The India that Rina Singh of Eka has crafted...

Even as I watched the block printer concentrate on the pink horizontal stripes on a swathe of white cotton sheet, I couldn’t help agree to what Rina Singh cut the air with. “There are plenty of people to do random stuff that can be learnt in a whisker. But why take away the strength of these people who thrive in this art form. Look at the precision, the dexterity. If we do not give them a chance to expand their art, who will?”

Rina at her Gurgaon workshop
While her passion to create easy, effortless clothes that is textile and craft oriented is what makes Rina Singh of Eka a beautiful label to reckon with, I realised that at the heart of it, simplicity is what drives the designer in her. Simplicity of her art, simplicity of the silhouettes and simplicity in the translation of an aesthetic that has found resonance in the world’s mindset.

Amidst the reams of handspun fabric stacked up in her workshop, the boxes of carved out blocks that have been enlivening the little drawings of flora and fauna on her feminine garments (her sprint summer collection in subtle hues of beige, white, green and blue and ready to be shipped to the several boutiques she sells from) and the quiet subtlety with which Rina makes it look all so easy, I located a painter at heart. A painter who is still fond of the pretty flowers around her, the warm haze of the winter sun and the belief that India’s riches are yet to be fully showcased before the world. The swatches, the drawings, the bric-a-brac in her tidy little office, everything reflected this quaint part of Rina. As quaint and pretty as the clothes she creates.

Skyrocketing into limelight ever since Eka was adjudged the winner in the womenswear category of the Woolmark regional round in 2016, Rina has never done anything that she did not identify with. In a country where the fashion is largely synonymous with trousseau and wedding couture, Eka’s clothes are subtle, simple yet so beautiful. If you look closely, every garment has been created with love and passion. The cuts, weaves, silhouettes and block prints are all too minute and intricate to not evince an awed reaction towards this house championing sustainable fashion.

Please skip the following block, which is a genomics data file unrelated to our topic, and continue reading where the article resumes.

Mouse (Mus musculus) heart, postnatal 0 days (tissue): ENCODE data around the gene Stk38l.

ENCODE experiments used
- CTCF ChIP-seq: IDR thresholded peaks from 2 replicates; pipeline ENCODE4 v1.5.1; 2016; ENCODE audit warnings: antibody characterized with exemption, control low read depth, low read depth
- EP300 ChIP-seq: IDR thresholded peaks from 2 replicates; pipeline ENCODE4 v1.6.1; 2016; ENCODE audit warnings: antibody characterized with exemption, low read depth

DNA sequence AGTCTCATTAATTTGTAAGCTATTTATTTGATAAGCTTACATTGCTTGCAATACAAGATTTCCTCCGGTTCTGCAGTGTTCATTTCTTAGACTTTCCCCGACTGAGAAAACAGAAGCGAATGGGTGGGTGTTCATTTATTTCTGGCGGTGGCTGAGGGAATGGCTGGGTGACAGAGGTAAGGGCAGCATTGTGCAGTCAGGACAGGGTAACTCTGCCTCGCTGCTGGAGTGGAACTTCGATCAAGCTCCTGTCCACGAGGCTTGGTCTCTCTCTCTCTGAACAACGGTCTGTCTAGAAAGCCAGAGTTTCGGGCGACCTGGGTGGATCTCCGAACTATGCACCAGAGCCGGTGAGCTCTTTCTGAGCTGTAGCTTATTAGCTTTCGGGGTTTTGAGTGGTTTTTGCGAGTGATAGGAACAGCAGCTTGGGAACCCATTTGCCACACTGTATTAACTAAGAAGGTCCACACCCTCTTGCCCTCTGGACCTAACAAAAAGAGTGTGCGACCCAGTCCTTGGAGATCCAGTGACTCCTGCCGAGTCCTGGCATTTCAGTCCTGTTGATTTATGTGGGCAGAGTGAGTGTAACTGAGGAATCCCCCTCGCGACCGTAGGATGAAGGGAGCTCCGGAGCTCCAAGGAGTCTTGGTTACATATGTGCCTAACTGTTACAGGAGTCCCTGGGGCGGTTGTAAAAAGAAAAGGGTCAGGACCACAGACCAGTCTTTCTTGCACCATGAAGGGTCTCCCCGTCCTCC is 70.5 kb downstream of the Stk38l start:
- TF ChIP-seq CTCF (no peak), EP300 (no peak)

Says the designer over our cups of steaming herbal tea, “Fashion is somewhat saturated all across the globe. So, now the new definition is to make it relevant across cultures and consumers. If global brands can make clothes that crosses boundaries, Indian clothes are capable of that as well. A label like ours has a unique design language because it brings to the fore what is intrinsic Indian, from its villages, but presents it in an elegant, easy way that can be enjoyed for its comfort. Indian fashion is not about only trousseau and wedding wear. There is an India of Satyajit Ray, of Gandhi, of Ruskin Bond. Of course, we are softer but the language of subtlety is gorgeous if denoted properly. Women across the world identify with that language.”

A graduate from the Wigan and Leigh College, UK, Rina works mostly with linen, mulmul and khadi and beautifies them with innovative block prints. Her Woolmark showcase was a sublime tribute to painter Amrita Shergill using jamdani and Merino wool in soft pastel shades. “The dresses, feminine in their look and feel, were Indian in soul but global in their appeal because my muse was an internationally loved and revered figure and the clothes took from the chapters of her life, spent in India and Paris. It was a collection that relied on interpretation and that was what enhanced the appeal,” Rina explains.